Multiple sclerosis (MS) affects the central nervous system, causing problems with vision and movement. Genetic, immunological, and environmental factors may contribute to developing MS.
MS occurs when the immune system attacks myelin, a protein that surrounds and insulates nerve fibers. Myelin
When MS damages myelin, nerve signals are interrupted, which can lead to coordination problems, vision loss, and pain.
While the precise causes of these changes to the immune system remain unclear, environmental and genetic risk factors and some viral infections may play a role.
Below, we explore the possible causes of MS, as well as its symptoms and treatments.
The immune system is a complicated network that protects the body from pathogens, such as viruses and bacteria. Various health problems result from the immune system behaving in an unusual way and attacking healthy tissue.
In someone with MS, activated T cells, a type of white blood cell, move through blood vessels and into the central nervous system, releasing chemicals that cause inflammation and damage myelin, nerve fibers, and other nerve cells.
These T cells also activate B cells, which create antibodies and cause further damage to the central nervous system. MS also limits the functioning of T regulatory cells, which usually keep inflammation at bay.
The resulting increase in inflammation mostly damages myelin, a fatty protein surrounding nerve fibers. Myelin helps nerve signals travel along nerve fibers called axons.
Over time, the inflammatory responses that characterize MS cause major damage to myelin and axons in the central nervous system. Depending on the extent of the damage and where it occurs, different symptoms emerge.
In addition, MS damages cell bodies in the brain. As the disease progresses, the outer layer of the brain, called the cerebral cortex, begins to shrink.
The specific triggers of the MS immune response remain unclear. They may include viral infections, environmental factors, genetic factors, or a combination.
The National Multiple Sclerosis Society describe several environmental factors that could increase the risk of MS, including:
- Geography: MS is more common in countries farther from the equator. If a person moves from a high- to a low-risk country before the age of 15, the likelihood of their developing MS decreases.
- Vitamin D: Unusually low levels of vitamin D could increase the risk of MS. Sun exposure in countries close to the equator may help reduce the risk.
- Smoking: Smoking increases the risk of MS, accelerates its progression, and causes more severe symptoms. Quitting can reduce the risk of smoking contributing to the disease.
- Obesity: Childhood and adolescent obesity increase the risk of developing MS later in life, particularly for females.
Several viral infections could trigger MS, and researchers have found that the Epstein-Barr virus (EBV) is most linked to the disease.
When adults or adolescents contract an EBV infection, they tend to have a greater immune response, compared with younger children.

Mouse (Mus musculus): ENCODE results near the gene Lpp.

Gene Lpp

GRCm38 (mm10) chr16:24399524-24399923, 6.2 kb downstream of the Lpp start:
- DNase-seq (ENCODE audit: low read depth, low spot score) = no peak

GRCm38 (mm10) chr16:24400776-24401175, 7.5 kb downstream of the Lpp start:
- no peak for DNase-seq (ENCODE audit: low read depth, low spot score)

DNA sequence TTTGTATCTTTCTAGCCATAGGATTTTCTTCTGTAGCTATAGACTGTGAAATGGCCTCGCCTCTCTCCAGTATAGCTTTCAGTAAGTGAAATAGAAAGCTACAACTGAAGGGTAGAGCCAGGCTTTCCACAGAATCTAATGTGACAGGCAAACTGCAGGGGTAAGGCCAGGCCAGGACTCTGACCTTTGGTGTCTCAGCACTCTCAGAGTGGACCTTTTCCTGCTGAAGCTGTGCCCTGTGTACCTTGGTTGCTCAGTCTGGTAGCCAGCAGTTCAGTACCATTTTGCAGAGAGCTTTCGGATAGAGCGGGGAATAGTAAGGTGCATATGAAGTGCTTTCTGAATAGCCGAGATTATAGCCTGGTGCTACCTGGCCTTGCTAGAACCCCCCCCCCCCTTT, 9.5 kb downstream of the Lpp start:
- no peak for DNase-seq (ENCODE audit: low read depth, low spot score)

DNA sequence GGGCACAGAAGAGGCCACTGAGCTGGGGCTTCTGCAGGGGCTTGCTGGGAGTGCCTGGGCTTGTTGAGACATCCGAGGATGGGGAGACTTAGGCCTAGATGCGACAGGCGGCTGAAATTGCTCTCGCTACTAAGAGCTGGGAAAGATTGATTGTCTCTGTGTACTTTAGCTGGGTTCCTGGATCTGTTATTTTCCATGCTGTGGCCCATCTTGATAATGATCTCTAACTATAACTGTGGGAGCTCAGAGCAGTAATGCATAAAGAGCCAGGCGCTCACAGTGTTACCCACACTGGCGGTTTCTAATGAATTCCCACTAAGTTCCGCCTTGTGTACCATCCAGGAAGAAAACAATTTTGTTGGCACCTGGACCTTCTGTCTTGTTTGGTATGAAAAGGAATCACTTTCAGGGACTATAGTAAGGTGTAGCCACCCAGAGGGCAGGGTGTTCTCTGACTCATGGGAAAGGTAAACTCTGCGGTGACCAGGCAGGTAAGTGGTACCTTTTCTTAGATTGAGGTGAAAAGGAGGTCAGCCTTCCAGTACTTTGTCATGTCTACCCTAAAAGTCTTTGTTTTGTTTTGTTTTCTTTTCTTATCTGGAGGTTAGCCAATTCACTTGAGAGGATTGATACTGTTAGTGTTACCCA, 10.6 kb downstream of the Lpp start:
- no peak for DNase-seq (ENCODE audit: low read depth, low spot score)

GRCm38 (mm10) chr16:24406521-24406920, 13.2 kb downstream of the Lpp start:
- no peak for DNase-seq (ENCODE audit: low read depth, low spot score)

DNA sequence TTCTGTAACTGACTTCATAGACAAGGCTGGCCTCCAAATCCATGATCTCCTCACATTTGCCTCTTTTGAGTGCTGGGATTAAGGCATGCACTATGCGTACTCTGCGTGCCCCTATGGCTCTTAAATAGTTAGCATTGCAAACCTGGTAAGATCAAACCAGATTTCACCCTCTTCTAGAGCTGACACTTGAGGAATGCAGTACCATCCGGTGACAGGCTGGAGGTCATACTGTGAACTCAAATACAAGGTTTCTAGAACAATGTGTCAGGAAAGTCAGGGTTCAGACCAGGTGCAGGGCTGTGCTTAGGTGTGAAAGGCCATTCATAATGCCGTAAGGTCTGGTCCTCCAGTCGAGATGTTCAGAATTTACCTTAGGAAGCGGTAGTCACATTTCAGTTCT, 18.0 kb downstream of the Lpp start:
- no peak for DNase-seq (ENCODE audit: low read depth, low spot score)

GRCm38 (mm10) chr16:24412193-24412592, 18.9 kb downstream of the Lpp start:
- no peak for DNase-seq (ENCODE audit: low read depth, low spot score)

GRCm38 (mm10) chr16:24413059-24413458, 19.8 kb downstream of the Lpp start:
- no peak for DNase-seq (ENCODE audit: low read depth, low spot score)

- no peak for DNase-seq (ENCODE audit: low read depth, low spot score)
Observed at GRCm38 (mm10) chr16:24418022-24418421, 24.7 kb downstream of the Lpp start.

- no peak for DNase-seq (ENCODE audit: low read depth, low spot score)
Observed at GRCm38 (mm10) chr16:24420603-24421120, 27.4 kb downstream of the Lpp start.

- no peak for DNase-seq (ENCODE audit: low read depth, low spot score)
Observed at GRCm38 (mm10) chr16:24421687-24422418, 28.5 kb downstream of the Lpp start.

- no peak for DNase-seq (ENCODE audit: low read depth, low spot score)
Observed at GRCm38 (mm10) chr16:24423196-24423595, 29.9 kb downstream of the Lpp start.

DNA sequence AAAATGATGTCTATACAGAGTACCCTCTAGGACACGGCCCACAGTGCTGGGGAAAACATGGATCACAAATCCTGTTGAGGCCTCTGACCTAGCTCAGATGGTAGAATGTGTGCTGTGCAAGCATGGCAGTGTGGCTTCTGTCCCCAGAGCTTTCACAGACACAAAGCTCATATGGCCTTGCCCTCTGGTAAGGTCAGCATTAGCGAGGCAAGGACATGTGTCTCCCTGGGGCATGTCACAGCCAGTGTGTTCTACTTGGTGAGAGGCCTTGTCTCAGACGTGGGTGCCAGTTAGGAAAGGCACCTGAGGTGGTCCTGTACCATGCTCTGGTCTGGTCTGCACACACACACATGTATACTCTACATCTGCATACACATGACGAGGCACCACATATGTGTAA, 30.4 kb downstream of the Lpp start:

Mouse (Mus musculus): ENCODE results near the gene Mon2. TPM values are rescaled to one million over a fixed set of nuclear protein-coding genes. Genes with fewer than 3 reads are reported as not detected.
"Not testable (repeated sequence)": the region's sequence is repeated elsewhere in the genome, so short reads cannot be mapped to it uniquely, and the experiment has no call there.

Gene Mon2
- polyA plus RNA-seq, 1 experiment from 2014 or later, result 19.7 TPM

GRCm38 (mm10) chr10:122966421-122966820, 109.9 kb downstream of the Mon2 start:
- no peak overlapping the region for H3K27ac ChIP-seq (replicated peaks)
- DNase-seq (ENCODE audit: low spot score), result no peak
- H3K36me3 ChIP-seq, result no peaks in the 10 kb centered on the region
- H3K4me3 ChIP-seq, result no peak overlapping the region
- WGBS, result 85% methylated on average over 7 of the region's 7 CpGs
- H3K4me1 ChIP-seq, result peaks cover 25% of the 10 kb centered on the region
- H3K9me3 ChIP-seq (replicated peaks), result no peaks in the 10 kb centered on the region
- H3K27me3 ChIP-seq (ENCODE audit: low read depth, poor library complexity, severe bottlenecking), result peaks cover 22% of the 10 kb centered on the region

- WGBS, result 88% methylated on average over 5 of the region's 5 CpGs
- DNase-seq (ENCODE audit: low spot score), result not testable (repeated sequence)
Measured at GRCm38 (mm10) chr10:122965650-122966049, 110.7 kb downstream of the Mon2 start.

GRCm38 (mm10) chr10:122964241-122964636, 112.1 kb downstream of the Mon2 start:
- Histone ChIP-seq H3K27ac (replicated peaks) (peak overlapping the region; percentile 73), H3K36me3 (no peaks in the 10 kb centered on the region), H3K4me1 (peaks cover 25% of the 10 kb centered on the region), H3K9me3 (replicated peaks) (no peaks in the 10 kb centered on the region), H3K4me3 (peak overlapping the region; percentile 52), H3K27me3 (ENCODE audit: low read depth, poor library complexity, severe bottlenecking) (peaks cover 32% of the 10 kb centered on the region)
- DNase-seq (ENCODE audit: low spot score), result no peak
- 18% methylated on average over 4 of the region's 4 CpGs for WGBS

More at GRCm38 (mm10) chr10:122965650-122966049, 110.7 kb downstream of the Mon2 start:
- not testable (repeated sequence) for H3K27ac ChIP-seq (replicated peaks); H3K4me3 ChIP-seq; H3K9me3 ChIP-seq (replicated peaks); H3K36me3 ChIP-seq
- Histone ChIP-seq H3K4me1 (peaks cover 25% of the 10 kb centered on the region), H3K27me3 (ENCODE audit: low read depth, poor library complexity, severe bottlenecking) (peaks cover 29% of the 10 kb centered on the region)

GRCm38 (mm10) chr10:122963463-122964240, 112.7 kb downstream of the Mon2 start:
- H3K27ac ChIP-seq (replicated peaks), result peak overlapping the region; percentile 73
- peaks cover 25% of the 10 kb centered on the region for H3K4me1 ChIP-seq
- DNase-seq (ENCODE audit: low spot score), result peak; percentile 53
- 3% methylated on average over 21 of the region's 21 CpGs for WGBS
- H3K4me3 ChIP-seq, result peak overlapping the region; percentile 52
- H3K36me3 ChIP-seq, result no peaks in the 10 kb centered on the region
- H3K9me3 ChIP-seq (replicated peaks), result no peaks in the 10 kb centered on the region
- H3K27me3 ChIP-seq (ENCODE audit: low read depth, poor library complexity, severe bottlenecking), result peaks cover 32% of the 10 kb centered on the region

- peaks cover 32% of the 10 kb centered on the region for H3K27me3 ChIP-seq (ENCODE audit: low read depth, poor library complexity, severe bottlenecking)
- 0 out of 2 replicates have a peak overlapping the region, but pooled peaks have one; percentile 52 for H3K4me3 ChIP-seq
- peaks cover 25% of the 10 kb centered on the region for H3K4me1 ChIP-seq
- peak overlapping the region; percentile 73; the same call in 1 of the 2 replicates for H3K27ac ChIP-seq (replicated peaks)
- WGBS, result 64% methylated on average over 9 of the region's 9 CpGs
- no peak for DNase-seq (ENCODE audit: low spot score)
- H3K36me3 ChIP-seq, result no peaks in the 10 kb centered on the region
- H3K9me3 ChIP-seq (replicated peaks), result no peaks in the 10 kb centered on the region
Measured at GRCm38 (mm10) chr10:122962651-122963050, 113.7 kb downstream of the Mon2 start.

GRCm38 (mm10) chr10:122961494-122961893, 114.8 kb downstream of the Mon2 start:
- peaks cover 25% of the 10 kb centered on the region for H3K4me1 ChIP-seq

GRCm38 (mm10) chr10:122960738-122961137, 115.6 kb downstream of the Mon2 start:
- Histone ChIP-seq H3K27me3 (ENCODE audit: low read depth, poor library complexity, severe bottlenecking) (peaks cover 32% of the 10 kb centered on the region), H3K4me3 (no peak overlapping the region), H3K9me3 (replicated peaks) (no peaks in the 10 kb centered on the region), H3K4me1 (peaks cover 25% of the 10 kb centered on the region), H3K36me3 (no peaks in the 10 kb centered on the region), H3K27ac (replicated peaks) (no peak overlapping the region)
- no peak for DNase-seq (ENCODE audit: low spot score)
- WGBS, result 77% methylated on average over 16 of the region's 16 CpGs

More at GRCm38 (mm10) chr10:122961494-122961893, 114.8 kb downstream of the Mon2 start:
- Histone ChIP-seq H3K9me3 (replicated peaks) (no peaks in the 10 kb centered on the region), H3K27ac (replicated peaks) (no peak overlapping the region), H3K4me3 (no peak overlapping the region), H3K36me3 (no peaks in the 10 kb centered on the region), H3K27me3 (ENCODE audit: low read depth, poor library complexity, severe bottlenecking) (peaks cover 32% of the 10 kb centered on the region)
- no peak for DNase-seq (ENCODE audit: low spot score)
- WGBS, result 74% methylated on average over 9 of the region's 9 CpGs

Research indicates that an exaggerated immune response to EBV, rather than the virus itself, may be what increases the risk of MS. Fully understanding the link between the virus and MS will require further studies.
People with MS are
Several clusters of genes that influence how the immune system works may increase the risk of MS. If someone inherits these genes, they could have a higher risk, compared with the general population.
However, MS itself is not hereditary. A parent with MS does not pass it to their offspring.
MS affects the central nervous system and can cause a wide range of symptoms. Some early symptoms of MS include:
- unusual sensations, such as prickling or pins and needles
- blurred vision
- difficulty distinguishing between red and green
- vision loss
- difficulty walking
As the disease progresses, it can damage different areas of the central nervous system, causing:
MS symptoms are “broad,” overlapping with those of several other conditions. A doctor needs to perform a range of tests, including MRI and bloodwork, to rule out other issues before they can diagnose MS.
A doctor who suspects MS attempts to identify at least two distinct areas of damage to the central nervous system at different points in time. These areas may include the spinal cord, brain, or optic nerves. Once they identify this damage and rule out other conditions, they may diagnose MS.
As part of the testing, the doctor may request a lumbar puncture. This involves inserting a needle into the lower part of the spine to extract cerebrospinal fluid for analysis.
They may also look for
There is currently no cure for MS, but a range of treatments can help manage the symptoms and reduce disability.
For new symptoms, or if the doctor observes new damage during testing, they may recommend disease-modifying therapies as a part of a treatment plan.
MS symptoms can flare up and recede. To treat or
Other techniques, such as physical therapy and exercises that help with maintaining a correct gait, may reduce the risk of a fall and injury.
MS is a lifelong condition that typically worsens over time. Complications range from mild to severe and depend on which parts of the central nervous system are affected.
Receiving ongoing, adjusted treatments can help people with MS manage the symptoms and delay the onset of disability.
MS occurs when the immune system attacks myelin and other parts of the central nervous system. The triggers for this remain unclear.
Environmental and genetic factors and viral infections may each increase the risk of MS. A combination of these factors is more likely responsible.
People with MS typically require ongoing treatment to manage the symptoms and slow the progression to prevent disability. The symptoms may be mild to severe, and rates of progression vary. MS is rarely fatal.